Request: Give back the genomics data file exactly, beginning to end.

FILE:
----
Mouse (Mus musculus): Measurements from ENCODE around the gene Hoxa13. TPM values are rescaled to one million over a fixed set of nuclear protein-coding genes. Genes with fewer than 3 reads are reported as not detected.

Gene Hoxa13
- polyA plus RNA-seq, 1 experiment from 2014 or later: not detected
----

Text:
Mouse (Mus musculus): Measurements from ENCODE around the gene Hoxa13. TPM values are rescaled to one million over a fixed set of nuclear protein-coding genes. Genes with fewer than 3 reads are reported as not detected.

Gene Hoxa13
- polyA plus RNA-seq, 1 experiment from 2014 or later: not detected